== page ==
Conventional wisdom has it that if you offer your customers more service options, provide service faster and execute that service flawlessly, you'll be rewarded. Not so, in the demanding world of distribution center and warehouse management. Some updated research conducted for the Warehousing Education and Research Council (WERC) makes that all too clear.
During WERC's annual conference in San Francisco in late April, academicians Arnold Maltz of Arizona State and Nicole DeHoratius of the University of Chicago presented the results of a study they recently completed. Their conclusions won't come as welcome news to warehouse/DC operators.
"The warehouse is being asked to do more things," said Maltz, associate professor at Arizona State's W.P. Carey School of Business. "It looks more and more like manufacturing. Yet the customers who are making these demands for new services don't want to pay extra for them."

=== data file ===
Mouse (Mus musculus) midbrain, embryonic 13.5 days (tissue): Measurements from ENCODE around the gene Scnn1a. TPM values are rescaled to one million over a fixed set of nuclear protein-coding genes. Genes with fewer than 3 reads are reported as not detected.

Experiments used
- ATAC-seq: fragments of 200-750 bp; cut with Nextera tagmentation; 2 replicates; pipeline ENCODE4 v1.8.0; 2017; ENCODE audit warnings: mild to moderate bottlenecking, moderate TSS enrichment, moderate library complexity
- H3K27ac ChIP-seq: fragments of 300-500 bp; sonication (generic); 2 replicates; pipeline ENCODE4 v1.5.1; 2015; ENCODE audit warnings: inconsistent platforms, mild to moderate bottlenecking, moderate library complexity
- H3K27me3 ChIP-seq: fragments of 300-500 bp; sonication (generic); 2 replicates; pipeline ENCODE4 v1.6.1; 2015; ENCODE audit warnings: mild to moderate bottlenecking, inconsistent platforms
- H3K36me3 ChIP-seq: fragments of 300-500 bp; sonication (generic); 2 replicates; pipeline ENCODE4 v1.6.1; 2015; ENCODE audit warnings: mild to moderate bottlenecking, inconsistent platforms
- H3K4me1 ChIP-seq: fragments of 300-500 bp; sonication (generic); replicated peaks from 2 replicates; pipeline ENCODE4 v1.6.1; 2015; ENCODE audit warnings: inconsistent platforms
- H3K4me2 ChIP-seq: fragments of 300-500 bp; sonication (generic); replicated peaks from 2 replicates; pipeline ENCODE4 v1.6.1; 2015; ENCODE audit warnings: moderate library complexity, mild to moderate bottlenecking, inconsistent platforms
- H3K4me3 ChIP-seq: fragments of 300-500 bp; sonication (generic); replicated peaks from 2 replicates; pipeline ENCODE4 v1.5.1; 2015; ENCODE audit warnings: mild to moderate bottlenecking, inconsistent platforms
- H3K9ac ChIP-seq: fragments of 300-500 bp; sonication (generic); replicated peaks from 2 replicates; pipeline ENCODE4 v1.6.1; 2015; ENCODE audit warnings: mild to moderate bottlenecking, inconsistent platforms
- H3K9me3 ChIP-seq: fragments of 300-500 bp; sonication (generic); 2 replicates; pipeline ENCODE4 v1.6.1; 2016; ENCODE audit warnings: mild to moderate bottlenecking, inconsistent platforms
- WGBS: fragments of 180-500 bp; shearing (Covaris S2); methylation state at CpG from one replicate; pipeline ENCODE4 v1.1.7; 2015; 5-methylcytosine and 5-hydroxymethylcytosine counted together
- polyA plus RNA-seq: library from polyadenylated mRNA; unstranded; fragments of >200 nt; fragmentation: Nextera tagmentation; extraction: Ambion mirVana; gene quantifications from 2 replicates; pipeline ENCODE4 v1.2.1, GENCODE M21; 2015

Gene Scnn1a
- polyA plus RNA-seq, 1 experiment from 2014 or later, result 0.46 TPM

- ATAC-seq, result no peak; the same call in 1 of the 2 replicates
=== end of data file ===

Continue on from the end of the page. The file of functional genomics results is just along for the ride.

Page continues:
As the economy continues to sputter, many businesses have been frustrated in their efforts to raise prices. But most have decided that if they can't raise prices, they can at least improve profits by increasing inventory velocity, Maltz continued. "That leads directly to the idea that inventory is evil," he said."Increasingly, fast response is the issue. Forget about storage.You have to discuss flow and process."He says that the warehouse is rapidly evolving into the distribution center, operations center, return center or fulfillment warehouse.
The demands on distribution management closely resemble those that drove manufacturing improvements like six sigma and just-in-time in the 1980s and 1990s.Now,Maltz says,warehouses are expected to achieve perfect shipment accuracy, perfect inventory accuracy and on-time delivery in excess of 99 percent. In addition, customers expect shipments to go out the door the day they send the order. "Same-day shipment is almost a gimmee," he said.
But even as DCs scramble to meet those new demands, Maltz is not persuaded that senior management perceives logistics as a value creator. For many years, he says, Bernard LaLonde, the retired Ohio State professor, argued that well-executed logistics created value. Maltz disagrees. "Sorry, folks," he said,"it's really about cost and the cheapest place to do business."
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